August 24, 2015
August 24, 2015
Ohio’s new two-year budget continues a long-term trend of the Kasich administration and General Assembly underfunding needed services of local government.
For the past four years, the state has forsaken its historical partnership with cities, villages and townships. Between cuts in revenue sharing and loss of the estate tax, the state has provided local governments $1.7 billion less in the current, two-year budget than in the 2010-11 budget. That was the last budget in which the historical fiscal partnership between the state and localities was intact. In constant dollars, with inflation accounted for, the loss is more than $2 billion over this time period.
Ohio is a home rule state. Services provided in other places by the state are provided locally in Ohio. That is why the fiscal partnership between the levels of government developed. Priorities and needs differ in our rural and agricultural areas and our many cities and suburban areas. Revenue sharing allows localities to provide services tailored to the needs of their unique local economies and communities. This is what is undercut as the state walks away from the fiscal pact.
Under the new budget for fiscal years 2016-2017, local governments see a tiny bump -- $3.6 million -- from the prior two-year budget. But that’s because of a small and welcome restoration in revenue shared with libraries, which were cut deeply in 2009. Libraries are an earmarked use, so it is fair to say that in terms of flexible resources to support all the other public services a community needs, the budget provides $85.6 million less than the prior budget.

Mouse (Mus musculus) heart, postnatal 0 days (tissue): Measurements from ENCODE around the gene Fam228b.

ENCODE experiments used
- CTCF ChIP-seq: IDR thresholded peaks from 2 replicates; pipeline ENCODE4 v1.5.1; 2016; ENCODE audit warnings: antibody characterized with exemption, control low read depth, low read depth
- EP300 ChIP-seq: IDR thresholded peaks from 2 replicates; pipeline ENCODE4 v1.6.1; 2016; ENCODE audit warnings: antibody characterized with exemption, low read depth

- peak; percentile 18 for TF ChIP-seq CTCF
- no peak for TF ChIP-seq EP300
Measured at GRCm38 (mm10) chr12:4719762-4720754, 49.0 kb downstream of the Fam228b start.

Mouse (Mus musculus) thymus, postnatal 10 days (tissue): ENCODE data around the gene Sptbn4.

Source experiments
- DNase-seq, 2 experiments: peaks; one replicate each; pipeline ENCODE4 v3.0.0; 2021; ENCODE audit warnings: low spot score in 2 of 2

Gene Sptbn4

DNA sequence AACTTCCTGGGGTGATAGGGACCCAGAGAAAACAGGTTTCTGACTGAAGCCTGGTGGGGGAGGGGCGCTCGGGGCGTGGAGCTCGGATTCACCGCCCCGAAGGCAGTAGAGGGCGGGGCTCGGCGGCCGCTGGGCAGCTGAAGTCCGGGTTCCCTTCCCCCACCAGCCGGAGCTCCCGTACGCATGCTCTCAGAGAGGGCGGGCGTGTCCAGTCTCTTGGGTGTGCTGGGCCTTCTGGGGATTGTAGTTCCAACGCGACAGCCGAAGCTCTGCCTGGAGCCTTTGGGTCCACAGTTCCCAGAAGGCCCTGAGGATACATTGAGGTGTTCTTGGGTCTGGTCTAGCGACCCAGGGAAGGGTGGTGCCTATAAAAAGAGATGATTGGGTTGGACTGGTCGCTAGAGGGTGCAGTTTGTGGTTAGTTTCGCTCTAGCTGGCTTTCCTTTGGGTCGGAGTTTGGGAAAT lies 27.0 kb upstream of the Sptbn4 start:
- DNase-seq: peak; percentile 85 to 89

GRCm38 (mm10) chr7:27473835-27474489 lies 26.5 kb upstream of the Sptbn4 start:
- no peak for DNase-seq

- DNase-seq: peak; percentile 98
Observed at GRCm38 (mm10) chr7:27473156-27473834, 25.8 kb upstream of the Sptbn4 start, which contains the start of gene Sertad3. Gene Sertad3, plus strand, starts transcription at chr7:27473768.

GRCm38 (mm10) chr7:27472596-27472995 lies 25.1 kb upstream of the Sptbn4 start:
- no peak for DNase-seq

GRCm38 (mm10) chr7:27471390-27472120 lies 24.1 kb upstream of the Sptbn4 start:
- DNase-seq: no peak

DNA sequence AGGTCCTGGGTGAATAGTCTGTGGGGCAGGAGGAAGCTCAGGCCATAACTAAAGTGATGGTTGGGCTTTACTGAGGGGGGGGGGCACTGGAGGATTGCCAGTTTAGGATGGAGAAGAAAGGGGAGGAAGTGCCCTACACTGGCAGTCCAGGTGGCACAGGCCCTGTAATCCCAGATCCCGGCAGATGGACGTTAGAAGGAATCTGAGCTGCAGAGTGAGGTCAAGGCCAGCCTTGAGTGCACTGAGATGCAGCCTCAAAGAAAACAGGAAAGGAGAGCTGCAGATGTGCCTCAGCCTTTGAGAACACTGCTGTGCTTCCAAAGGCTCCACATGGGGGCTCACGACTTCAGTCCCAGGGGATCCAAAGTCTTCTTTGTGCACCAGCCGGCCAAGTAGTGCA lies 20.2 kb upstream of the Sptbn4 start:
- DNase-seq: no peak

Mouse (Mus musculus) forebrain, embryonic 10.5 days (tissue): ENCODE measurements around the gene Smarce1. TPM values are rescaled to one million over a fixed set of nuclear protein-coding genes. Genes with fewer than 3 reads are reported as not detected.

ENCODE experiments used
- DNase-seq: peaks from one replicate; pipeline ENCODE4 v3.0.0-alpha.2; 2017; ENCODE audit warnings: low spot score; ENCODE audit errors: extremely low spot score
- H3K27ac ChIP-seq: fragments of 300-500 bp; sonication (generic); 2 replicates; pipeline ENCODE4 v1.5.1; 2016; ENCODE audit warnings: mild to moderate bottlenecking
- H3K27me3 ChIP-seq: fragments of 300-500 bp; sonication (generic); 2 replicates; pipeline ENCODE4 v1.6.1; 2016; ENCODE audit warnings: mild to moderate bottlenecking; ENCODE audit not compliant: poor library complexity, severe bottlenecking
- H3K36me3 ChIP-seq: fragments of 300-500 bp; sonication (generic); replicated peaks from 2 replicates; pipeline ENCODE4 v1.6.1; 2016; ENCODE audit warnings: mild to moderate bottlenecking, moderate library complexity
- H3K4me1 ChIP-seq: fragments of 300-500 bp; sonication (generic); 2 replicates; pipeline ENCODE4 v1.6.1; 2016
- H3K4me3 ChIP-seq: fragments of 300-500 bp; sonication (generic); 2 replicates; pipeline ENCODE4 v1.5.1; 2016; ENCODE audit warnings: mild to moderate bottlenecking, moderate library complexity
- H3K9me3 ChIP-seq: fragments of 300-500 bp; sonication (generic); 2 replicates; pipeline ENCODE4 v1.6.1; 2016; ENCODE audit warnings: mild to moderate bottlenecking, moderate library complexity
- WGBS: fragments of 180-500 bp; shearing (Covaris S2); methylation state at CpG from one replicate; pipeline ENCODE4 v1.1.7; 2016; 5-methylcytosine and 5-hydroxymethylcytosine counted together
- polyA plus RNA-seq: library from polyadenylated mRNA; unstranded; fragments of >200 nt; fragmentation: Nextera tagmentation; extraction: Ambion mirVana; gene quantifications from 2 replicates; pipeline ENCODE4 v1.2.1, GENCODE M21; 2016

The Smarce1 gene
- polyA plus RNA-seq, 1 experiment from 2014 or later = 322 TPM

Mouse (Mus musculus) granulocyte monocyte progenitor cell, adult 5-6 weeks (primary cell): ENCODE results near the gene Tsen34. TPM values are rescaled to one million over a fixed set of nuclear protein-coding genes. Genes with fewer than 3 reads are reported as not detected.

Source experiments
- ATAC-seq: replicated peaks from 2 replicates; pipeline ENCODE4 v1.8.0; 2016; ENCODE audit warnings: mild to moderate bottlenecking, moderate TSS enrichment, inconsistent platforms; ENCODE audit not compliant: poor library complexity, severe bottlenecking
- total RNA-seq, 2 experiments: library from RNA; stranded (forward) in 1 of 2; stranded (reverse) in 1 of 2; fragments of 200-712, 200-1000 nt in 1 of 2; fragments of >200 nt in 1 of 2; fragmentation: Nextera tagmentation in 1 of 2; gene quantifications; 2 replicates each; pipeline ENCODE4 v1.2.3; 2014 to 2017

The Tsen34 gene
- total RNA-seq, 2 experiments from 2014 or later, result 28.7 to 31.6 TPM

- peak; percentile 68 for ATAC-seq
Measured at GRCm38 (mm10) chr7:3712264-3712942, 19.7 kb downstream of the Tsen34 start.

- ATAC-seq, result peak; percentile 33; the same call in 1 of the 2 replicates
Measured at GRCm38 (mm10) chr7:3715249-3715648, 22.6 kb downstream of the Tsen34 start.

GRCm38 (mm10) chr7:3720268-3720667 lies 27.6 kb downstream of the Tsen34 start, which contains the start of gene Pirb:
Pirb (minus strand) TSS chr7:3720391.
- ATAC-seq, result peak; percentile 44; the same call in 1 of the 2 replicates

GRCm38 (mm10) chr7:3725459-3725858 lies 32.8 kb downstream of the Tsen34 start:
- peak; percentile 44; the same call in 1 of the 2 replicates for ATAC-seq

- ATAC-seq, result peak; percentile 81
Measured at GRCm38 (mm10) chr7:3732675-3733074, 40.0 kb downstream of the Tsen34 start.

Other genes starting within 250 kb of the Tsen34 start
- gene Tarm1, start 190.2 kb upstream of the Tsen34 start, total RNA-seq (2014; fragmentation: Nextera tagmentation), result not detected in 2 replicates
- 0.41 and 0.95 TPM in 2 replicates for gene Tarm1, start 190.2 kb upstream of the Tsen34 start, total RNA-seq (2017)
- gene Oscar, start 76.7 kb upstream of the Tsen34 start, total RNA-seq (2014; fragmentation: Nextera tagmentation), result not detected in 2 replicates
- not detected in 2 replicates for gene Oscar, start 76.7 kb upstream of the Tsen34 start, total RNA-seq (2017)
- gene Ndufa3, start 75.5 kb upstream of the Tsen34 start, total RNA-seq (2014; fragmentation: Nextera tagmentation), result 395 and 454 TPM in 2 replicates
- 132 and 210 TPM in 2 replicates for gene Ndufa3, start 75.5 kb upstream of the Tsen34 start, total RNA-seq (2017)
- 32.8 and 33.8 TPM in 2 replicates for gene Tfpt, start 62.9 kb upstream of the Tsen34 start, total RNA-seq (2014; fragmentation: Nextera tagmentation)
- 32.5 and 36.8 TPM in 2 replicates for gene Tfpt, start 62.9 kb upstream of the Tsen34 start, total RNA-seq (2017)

The cuts have deepened even as the value of taxable property across the state has failed to rebound to pre-recession levels. As a result, police and firefighters have been laid off; recreation facilities cut back or closed; in some places, streetlights were dimmed to save on utility bills.
Yet Gov. Kasich called on cities and counties to raid their own budget reserves for cash, even as he socks another $500 million in state resources away in the state rainy day fund.
Who suffers? Teens who use recreation centers for swimming, basketball and social activities. Homeowners whose wealth is eroded by decay strapped cities can’t afford to repair. Citizens who depend on good roads and swift emergency services.
Who benefits? Fully half of the $2 billion income tax cuts in the two-year budget bill goes to the 1 percent of Ohioans earning at least $388,000 a year. They tend not to live in neighborhoods where teens depend on recreation centers for safe social activity, and they tend not to live in towns that have unrepaired potholes and inadequate police protection.
This time, there was an added twist of the knife to cities. Forty million dollars in local government funds was diverted from cities to townships or earmarked for specific uses. However worthwhile the earmarked activities are, those funds are needed for basic public services. One set of strapped jurisdictions was tapped to support another set of strapped jurisdictions. It would be less ironic if the tax cuts and reserve savings in the budget were not so large.
For most Ohioans, the outcome of these priorities impacts daily lives in ways that diminish wealth, curtail opportunity and reduce quality of life in their community.
-- Wendy Patton
Wendy is Policy Matters senior project director.
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